Talk with any officer about why you don’t see much in the way of police presence in your part of the city, despite increased criminal activity, and they will tell you it’s because they spend so much time on Pandora Avenue and area.

So I ask the letter-writer, how has the $26 million spent on the tent city fiasco worked out so far? Why throw another $15 million at the same money pit just to watch it be squandered again?

Pat Mulrooney

Once again, council is overstepping its role

Re: “City council debated pipeline declaration,” letter, Jan. 31.

There has been no shortage of reports in the Times Colonist demonstrating why Victoria councillors are too busy to do the jobs they were elected to do.

The poor overworked souls are too busy protesting the decisions of other government bodies. It’s busy work indeed, sticking one’s nose into others’ jurisdictions. Perhaps even illegal.

If only the federal, provincial and regional governments would wake up and realize that Victoria council’s capabilities far exceed the menial tasks expected of them.

Though their support, I imagine, being outside the box all the time, is a lot sexier than listening to groups of disparaging taxpayers in the region, who just don’t get it. What could they possibly understand about the Victoria council’s lofty political pursuits?

Today Victoria! Tomorrow the world!

Unfortunately, despite their universal wisdom, they might not have accounted for the negative backlash created by the sudden nakedness of one simple fact.

From now on, they will not only be exposed to what Coun. Ben Isitt conceives as unfair public criticism, they might have to pedal back on any suggested pay raise as the base rate of $45,384 councillors receive for their protesting efforts surely exceeds the average going rate of other professional protesters.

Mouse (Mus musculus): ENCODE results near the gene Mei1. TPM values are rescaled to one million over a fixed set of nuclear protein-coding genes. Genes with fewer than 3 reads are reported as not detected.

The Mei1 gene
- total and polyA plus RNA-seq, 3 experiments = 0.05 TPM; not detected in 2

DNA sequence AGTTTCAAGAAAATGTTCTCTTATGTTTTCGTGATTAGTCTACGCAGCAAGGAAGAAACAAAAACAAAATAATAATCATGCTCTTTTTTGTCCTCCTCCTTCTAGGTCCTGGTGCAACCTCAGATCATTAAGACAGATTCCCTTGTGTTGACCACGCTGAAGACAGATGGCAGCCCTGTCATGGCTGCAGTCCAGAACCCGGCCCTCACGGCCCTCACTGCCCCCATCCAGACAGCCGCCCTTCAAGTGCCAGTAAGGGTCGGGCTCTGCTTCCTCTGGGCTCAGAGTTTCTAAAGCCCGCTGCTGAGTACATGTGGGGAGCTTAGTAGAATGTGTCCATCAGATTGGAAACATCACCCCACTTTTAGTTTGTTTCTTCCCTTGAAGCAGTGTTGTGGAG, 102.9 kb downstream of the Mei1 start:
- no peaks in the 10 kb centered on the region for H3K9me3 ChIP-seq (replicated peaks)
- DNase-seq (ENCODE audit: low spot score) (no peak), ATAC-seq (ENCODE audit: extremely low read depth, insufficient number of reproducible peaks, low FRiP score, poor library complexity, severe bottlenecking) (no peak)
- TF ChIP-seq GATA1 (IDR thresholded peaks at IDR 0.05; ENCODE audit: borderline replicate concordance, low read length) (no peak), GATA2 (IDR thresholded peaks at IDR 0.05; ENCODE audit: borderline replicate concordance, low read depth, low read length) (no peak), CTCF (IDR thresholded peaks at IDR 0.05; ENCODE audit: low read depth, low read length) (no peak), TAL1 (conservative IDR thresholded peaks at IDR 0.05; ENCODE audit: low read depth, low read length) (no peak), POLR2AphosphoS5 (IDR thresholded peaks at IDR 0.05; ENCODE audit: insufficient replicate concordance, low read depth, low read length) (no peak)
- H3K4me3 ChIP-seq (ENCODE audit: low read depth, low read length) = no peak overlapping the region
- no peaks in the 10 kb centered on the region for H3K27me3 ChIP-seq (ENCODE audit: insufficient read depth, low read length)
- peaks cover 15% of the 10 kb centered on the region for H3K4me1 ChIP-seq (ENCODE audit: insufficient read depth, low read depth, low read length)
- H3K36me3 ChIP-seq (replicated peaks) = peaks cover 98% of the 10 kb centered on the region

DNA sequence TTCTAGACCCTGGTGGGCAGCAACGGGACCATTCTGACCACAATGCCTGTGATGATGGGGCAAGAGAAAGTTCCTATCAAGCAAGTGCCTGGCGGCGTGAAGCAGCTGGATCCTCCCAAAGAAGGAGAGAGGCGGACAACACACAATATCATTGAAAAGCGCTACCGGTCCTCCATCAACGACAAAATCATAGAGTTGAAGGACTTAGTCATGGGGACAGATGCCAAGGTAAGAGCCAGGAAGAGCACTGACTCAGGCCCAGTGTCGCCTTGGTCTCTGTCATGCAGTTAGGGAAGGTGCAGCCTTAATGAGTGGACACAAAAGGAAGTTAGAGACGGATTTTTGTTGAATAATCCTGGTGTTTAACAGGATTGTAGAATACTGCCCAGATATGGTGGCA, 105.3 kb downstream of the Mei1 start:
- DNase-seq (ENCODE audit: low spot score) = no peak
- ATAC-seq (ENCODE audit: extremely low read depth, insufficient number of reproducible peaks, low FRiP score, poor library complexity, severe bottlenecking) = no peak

I wish them luck in their endeavours, these poor overworked souls.

Barrie Moen
Oak Bay

Democracy is key to pipeline dispute

The democratically elected provincial and federal governments have negotiated and agreed with the democratically elected First Nations councils over the Coastal GasLink pipeline.

The hereditary chiefs trying to prevent this would be rather like Prince Harry saying no to bike lanes.

Martin Hill

Victoria council should think local

Victoria Coun. Ben Isitt has said that stepping into the Coastal GasLink dispute “was the right thing for council to do.”

On what authority does Isitt become the determiner of the “right thing” for the people of this city? Victoria’s council needs to sit down at one of those free lunches to examine the Province of British Columbia Community Charter.